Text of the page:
One afternoon I called his office and said, “I need some drugs, depression drugs, coping drugs.” I had never been on any kind of medication, so I did not know what I needed.  He kindly spoke into me, “This is situational and you are going to be fine.” That evening he showed up with my favorite wine to have when I couldn’t cope. This was his way of saying, “I know it’s hard & we are going to get through this.” Just having permission to sip a glass of wine at 10am was enough of a drug. Funny thing is over a years’ time I might have done that once.

I didn’t know how to communicate my needs, which made it hard on friendships.   We had a fourth child, I was tired, and it was too hard to even think of my own needs.  Ethan was loud; people could not be around him. Friends were uncomfortable. and play dates that were scheduled over a few hours were cut very short. Slowly friends dropped off  and I was very much alone. I felt isolated and accepted this as my journey and cross to bear. I was tired of having to explain over and over that he is deaf. It was exhausting. No one understood him. I felt I had to educate each person.  I had few friends who could tolerate Ethan. Not even my closet of friends would come hang out in my home. I had to learn to have grace and understanding for them. It was not easy.

What I had to do was re-frame my thinking and my process. One day I realized that my identity and my structure of life must change. Ethan is a hard child.  Hard is what grows us into something. I grew into a deeper, caring and understanding of the human soul. I took that time, leaving my job, work I loved, to understand and grow this boy into a functioning and healthy life.  I embraced Ethan, right where he was. The therapist told me that deaf children have problems with balance, especially climbing and parks. I took that boy to the park almost daily. I was told swimming is hard and scary for toddlers who are deaf. He had swimming lessons.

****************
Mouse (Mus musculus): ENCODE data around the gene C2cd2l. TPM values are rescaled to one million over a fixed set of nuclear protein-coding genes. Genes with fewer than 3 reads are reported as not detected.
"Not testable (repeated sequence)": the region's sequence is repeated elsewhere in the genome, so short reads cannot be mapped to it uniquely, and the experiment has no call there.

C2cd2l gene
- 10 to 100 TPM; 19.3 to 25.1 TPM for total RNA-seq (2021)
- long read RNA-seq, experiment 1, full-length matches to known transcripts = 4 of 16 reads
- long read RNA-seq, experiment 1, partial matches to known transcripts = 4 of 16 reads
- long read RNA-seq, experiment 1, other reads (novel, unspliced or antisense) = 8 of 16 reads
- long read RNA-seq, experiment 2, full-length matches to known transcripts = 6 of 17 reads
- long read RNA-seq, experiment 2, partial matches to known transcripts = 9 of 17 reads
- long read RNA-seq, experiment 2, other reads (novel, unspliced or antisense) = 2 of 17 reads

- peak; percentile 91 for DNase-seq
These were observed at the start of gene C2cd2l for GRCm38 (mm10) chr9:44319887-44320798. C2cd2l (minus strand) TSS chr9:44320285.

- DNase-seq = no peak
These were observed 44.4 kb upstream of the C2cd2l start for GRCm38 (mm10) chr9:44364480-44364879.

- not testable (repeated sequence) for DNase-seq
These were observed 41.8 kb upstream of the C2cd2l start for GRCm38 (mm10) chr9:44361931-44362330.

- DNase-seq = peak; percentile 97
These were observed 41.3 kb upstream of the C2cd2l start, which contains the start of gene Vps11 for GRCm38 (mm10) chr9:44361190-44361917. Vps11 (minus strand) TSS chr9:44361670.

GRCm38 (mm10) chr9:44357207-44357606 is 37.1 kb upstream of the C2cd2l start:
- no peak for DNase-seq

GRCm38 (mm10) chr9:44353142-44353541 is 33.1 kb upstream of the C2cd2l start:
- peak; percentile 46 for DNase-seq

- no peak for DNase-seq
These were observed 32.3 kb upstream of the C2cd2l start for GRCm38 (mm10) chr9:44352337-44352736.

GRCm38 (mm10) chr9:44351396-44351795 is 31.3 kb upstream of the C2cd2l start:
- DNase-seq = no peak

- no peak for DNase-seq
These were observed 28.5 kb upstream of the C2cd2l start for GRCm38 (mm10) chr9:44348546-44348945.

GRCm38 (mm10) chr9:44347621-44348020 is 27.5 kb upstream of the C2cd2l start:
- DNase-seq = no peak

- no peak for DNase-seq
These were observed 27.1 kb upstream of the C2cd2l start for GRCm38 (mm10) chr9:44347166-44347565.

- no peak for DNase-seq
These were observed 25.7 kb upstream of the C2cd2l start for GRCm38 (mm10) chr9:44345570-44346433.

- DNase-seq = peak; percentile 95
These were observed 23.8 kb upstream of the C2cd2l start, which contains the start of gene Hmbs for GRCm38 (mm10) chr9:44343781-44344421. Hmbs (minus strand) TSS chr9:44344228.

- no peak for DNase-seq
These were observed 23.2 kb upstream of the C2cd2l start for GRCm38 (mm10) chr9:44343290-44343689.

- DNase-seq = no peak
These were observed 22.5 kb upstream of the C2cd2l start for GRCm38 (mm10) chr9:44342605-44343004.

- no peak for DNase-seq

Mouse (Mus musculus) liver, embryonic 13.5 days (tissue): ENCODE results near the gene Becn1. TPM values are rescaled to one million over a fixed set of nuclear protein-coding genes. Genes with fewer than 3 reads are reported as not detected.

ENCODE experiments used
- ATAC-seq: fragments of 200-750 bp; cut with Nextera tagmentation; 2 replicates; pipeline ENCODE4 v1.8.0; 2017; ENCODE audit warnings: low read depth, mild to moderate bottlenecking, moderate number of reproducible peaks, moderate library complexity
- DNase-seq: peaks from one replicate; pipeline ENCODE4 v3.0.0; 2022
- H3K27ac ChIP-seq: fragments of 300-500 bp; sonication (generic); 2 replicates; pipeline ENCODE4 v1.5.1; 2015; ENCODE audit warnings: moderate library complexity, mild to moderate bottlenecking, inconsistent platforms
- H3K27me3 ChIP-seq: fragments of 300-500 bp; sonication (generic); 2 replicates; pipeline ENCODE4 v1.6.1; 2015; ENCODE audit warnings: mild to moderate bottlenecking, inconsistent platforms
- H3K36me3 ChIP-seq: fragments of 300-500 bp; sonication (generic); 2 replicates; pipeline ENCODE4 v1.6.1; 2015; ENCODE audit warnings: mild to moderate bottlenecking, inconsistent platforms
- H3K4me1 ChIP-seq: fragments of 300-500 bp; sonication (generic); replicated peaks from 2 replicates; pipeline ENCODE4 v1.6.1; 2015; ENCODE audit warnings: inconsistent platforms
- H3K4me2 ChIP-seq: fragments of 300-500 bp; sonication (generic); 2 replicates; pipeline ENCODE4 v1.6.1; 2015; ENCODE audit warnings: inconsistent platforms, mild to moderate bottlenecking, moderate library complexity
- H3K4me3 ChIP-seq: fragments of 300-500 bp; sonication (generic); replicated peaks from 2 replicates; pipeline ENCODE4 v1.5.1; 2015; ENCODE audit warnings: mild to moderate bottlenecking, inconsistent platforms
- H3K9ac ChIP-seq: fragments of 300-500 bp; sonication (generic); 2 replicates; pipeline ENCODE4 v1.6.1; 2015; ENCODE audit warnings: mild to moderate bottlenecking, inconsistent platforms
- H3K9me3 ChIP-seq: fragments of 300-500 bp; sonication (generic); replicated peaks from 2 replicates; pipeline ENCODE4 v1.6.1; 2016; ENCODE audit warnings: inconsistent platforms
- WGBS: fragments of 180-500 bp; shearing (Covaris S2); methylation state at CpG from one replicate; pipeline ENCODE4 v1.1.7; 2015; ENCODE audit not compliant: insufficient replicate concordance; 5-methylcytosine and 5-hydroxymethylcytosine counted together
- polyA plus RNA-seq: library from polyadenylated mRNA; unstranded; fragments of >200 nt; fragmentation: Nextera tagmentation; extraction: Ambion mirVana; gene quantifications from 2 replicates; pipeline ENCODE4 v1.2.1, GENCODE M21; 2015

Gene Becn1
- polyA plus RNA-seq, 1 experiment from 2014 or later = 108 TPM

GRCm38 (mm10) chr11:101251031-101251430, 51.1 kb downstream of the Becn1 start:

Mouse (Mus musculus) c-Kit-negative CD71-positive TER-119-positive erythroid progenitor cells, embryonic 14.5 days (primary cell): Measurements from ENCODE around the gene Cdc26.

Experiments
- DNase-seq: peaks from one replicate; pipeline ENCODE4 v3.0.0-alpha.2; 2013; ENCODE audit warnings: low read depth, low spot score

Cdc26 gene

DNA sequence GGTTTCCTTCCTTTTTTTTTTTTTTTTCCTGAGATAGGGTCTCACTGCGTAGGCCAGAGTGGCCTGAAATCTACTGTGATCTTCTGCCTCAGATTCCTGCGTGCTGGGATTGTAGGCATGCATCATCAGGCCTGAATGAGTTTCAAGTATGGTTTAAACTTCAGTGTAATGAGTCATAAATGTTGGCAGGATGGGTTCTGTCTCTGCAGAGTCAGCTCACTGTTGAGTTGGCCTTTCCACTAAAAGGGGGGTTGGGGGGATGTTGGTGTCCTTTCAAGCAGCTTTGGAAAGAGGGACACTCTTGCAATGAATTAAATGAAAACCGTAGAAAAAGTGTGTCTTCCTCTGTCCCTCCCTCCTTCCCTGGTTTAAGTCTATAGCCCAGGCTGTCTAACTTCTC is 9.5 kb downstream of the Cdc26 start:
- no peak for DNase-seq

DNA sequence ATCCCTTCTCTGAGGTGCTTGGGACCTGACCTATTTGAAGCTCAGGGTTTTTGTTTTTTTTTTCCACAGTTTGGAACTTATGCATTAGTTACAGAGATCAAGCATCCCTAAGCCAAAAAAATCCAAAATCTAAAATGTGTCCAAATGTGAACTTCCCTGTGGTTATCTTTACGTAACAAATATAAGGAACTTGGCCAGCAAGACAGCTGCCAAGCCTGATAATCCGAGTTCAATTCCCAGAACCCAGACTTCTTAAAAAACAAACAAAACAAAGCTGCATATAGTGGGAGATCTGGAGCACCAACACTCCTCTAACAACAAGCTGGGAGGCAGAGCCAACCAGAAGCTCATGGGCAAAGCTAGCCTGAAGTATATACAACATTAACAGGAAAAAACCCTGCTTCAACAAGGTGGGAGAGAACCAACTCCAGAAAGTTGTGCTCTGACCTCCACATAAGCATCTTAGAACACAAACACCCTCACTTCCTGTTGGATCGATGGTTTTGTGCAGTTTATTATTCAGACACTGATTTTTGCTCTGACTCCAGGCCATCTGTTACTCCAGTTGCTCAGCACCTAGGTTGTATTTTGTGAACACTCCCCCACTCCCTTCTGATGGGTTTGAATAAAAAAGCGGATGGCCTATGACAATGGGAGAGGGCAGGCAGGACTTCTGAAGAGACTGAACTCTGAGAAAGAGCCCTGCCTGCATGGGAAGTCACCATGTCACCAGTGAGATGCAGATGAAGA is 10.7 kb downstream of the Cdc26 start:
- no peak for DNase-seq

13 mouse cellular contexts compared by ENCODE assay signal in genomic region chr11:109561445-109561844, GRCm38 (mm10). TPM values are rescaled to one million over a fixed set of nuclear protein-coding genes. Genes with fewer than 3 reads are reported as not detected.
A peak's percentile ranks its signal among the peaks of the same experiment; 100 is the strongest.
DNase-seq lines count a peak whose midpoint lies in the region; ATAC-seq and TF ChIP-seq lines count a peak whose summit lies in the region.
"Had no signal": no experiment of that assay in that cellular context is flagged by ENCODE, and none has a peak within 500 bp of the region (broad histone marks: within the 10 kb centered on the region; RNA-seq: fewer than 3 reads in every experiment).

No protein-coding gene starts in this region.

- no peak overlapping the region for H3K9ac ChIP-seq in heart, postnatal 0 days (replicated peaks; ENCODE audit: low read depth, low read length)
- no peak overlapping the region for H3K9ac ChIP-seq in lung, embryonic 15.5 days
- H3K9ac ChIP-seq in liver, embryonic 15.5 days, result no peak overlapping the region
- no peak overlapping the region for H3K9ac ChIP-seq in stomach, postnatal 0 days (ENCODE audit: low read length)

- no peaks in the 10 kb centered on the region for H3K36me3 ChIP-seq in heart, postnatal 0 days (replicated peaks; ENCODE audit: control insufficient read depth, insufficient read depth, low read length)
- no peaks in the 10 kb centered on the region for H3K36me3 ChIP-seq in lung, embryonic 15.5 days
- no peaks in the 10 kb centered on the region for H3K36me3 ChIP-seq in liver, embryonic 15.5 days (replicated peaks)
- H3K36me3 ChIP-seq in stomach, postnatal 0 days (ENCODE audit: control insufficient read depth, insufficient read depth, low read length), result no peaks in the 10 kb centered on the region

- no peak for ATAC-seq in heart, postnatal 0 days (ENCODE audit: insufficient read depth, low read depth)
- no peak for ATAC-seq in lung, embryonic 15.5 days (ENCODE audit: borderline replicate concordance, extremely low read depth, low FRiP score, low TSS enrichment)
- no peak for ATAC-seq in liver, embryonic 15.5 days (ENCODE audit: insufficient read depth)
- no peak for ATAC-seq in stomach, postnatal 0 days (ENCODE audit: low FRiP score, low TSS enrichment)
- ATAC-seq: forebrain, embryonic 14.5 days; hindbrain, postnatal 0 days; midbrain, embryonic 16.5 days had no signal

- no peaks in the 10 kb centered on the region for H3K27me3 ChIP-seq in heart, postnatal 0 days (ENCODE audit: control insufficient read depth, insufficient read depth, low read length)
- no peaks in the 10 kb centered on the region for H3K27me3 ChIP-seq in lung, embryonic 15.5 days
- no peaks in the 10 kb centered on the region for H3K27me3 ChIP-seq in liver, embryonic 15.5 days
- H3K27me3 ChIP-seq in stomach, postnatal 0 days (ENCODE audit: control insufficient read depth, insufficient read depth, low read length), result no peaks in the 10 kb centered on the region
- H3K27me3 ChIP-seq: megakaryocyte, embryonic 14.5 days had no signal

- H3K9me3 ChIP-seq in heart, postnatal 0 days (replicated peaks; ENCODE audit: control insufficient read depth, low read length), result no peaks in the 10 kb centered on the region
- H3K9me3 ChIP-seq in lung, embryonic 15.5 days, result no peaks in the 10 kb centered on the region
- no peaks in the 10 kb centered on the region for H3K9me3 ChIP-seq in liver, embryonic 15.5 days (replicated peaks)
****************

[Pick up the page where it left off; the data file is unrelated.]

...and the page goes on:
Nothing about being deaf would hold Ethan captive in what he enjoyed.  Having people express their discomfort & recognize the challenge in this journey. Doing this by asking questions to draw others out in their process.  I began to trust others, and venture out with girlfriends. My husband encouraged many evenings out with friends, so I could have a break.  I had to acknowledge my own needs.  Most important was realizing that my life could not be dictated or defined by a special needs child.

Insights I learned with a special needs son: